When Tim Thomas decided to take next season off, he handed over the reins to Tuukka Rask, who was signed by the Boston Bruins to a one-year contract in late June worth $3.5 million. After winning the Stanley Cup two seasons ago, the Bruins had a great regular season the year after, winning 49 games and finishing with 102 points, which was second best in the Eastern Conference.
However, the Washington Capitals would spoil the party by defeating the Bruins in seven games in the first round of the postseason. Boston has now been forced back to the drawing board to see how they can match their regular season success from a year ago, but complement it with a deep run in the playoffs.
Before dissecting the potential of 25-year-old Rask, let's look into the guy that he is replacing: Tim Thomas.
Thomas has been with the Bruins full time since 2005, and transitioned himself from an adequate goaltender into a game changer in just a few seasons. He has a record of 70-30-10 over the last two seasons, and also won the Conn Smythe Trophy as the Playoff MVP when the Bruins hoisted the Stanley Cup in 2011.
Even as he entered his late thirties (he's now 38), he continued to improve and was the catalyst to the Bruins' recent success; however, he wasn't as versatile as many teams would like in a starting goaltender. The most games he has played in a season since the 2007-08 campaign is 59, and this is one aspect that will be changed with a much younger Tuukka Rask in between the pipes.
Off the ice, Thomas made headlines by skipping the team's White House visit, and while he was both demonized and praised for the decision, he took a heartfelt invitation and turned it into something it shouldn't have been—political turmoil.
Where will the Bruins finish in the Eastern Conference?
So now let's take a look at a few factors that will control Rask's ultimate fate:
As I mentioned before, Rask is only signed to a one-year deal, and this should motivate him to play his best hockey every time he steps onto the ice. He does not have the wiggle room to take any game for granted, and he must be at his best at all times.
A lot of times when young players are in contract years they do one of two things: They crumble completely and let the pressure get the best of them, or they stand up to the critics and fortify themselves rightful of a better and longer contract.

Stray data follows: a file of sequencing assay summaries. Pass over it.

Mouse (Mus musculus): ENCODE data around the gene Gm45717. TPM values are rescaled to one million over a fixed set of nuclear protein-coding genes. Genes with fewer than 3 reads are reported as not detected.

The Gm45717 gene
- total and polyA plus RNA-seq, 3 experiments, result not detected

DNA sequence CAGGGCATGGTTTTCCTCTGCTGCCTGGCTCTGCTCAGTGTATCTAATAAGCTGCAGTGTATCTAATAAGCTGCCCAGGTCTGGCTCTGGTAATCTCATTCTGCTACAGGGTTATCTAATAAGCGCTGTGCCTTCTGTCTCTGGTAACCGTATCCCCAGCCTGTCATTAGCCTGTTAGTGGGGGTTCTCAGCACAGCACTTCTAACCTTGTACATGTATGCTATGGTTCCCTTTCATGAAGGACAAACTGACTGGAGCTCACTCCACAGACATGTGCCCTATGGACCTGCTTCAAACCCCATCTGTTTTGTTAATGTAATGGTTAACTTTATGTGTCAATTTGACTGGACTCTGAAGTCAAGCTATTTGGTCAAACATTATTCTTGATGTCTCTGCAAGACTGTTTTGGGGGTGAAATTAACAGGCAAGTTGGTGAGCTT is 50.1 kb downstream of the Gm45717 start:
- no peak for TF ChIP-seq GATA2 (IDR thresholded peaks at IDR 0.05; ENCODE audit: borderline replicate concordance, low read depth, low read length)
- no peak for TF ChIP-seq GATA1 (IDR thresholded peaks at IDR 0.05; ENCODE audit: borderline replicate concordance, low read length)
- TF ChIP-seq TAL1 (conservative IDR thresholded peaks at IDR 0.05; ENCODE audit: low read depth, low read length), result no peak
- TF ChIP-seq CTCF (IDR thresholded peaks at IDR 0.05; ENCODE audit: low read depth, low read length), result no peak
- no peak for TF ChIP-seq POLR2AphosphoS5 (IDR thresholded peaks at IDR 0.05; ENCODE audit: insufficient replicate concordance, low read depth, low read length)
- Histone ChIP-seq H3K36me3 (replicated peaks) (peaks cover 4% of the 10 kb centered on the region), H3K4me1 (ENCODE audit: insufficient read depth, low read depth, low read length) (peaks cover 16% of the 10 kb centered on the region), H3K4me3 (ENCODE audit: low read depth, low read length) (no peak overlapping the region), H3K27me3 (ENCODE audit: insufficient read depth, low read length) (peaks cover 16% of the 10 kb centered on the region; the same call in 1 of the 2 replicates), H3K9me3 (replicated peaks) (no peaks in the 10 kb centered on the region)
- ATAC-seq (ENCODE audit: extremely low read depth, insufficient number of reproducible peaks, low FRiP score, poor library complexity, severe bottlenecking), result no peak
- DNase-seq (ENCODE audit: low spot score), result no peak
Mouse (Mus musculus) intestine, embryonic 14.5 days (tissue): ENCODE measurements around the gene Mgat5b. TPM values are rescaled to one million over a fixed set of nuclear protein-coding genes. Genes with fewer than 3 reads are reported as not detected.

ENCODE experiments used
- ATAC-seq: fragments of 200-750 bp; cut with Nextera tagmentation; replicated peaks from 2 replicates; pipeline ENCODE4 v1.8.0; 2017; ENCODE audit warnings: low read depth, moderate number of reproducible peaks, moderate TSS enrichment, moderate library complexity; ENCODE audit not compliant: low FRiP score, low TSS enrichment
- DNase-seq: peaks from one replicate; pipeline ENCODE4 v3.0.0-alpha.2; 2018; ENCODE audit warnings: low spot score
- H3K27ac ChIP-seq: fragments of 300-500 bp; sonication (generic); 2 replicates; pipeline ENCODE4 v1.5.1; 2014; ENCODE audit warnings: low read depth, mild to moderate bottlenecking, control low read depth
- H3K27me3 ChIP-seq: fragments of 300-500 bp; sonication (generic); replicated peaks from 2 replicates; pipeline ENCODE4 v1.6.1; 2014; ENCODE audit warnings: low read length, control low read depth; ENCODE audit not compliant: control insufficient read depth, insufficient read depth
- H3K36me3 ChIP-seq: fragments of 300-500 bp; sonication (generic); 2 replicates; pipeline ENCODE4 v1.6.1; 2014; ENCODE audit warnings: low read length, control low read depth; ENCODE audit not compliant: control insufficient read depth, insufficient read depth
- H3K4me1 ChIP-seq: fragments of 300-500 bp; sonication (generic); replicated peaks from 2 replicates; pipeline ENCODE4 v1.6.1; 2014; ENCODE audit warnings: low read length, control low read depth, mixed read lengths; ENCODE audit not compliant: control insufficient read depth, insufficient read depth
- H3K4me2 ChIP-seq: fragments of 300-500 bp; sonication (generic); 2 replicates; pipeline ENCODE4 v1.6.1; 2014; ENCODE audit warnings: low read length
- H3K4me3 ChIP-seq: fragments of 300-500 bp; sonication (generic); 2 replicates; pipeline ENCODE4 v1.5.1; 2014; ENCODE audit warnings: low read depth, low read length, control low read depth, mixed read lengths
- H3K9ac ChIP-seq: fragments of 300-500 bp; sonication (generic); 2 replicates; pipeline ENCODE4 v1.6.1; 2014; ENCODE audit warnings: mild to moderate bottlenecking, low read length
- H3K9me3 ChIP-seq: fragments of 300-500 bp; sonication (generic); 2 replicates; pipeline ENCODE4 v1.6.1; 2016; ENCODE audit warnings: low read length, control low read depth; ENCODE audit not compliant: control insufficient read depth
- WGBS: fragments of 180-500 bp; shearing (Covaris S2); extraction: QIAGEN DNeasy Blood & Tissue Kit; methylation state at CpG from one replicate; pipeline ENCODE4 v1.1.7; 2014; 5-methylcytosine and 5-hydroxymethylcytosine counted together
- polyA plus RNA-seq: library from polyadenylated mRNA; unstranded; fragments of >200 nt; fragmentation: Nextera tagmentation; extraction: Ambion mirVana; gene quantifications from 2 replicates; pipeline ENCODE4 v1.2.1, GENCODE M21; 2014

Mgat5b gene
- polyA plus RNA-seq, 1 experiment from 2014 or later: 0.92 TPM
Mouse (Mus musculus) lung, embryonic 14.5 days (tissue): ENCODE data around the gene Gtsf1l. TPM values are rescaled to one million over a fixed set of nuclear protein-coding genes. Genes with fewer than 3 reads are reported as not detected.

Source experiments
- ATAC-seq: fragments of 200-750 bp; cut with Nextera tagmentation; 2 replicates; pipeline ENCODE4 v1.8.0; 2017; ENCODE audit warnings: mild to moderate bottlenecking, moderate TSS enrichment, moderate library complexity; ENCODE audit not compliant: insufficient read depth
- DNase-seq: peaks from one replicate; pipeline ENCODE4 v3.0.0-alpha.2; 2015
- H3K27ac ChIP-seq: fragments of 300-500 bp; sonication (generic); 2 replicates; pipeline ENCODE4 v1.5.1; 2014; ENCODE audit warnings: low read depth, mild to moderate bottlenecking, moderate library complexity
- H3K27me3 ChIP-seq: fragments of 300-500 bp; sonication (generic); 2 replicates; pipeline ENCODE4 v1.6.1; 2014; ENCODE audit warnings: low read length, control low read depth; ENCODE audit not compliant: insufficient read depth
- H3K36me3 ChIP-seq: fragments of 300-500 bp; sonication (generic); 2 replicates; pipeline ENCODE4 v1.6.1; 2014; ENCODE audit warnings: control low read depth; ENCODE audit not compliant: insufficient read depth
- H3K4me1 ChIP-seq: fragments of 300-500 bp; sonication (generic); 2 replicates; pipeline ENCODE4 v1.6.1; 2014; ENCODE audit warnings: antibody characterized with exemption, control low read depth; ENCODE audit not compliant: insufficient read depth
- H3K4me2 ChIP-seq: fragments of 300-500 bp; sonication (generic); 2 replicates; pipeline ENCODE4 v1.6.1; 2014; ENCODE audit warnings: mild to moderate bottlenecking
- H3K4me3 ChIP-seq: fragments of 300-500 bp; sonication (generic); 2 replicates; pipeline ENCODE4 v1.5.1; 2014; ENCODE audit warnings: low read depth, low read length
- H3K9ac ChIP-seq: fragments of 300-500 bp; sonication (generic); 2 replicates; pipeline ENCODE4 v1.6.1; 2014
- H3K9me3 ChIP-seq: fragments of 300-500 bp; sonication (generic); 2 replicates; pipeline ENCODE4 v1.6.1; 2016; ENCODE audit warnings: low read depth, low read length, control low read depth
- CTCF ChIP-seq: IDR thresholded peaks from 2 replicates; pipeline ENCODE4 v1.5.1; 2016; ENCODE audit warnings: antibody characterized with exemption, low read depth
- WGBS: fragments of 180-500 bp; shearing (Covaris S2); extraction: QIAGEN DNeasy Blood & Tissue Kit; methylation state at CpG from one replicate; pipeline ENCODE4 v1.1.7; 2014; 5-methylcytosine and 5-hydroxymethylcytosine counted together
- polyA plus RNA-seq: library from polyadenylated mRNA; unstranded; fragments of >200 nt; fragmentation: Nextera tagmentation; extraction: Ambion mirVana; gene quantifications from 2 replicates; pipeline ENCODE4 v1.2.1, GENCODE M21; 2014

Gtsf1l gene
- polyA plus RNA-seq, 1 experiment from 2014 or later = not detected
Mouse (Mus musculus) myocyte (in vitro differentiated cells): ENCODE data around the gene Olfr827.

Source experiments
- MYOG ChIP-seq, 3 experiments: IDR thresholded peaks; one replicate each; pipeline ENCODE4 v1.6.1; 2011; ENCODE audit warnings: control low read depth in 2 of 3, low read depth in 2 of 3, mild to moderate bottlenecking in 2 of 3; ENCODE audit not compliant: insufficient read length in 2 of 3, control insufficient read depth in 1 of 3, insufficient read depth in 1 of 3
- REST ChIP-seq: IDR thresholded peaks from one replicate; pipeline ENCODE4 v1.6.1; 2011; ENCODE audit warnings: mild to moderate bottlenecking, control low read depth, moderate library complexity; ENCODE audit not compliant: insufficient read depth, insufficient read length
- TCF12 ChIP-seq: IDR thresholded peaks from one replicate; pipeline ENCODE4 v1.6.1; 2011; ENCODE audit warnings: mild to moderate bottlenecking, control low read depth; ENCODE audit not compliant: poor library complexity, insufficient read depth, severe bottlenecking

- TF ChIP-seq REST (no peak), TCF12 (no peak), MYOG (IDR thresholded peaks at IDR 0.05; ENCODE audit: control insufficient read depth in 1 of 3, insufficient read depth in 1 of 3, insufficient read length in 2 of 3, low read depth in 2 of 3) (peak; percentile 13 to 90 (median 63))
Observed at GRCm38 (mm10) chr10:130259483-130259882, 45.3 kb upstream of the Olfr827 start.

Rask will do the latter, and should be excited that he has finally been put in a place to succeed.
The fact of the matter is that Tuukka Rask has been put in a position that many goalies dream of—a proven roster loaded with stars. He gets to protect the cage behind the likes of Zdeno Chara, arguably the best defenseman in the NHL, and other proven guys such as Dennis Seidenberg and Johnny Boychuk.
Their offense possesses even more weapons. Tyler Seguin is slowly working himself into one of the NHL's elite forwards, and with veterans like Patrice Bergeron and David Krejci to mentor him, Seguin may soon be a household name for a long time.
The moral of the story is that Rask has been put in an incredible position, and he won't have to steal games very often considering he is playing behind a roster that has already shown it knows how to win.
Tuukka Rask is not expected to come in and be Tim Thomas. He simply has to be solid, and the Bruins have the talent to do the rest. Thomas was the main reason that the Bruins won the cup in 2011, but this year's roster has more talent and experience than two years ago.
In 23 games last season, Rask finished with an 11-8-3 record, .929 save percentage, and a 2.05 goals against average. If he can repeat those numbers, the Bruins could very easily compete for the top seed in the Eastern Conference and put themselves in position for a run at the Stanley Cup.
As long as he can remain injury-free, Rask can easily lead the Bruins back to the title of Stanley Cup Champions.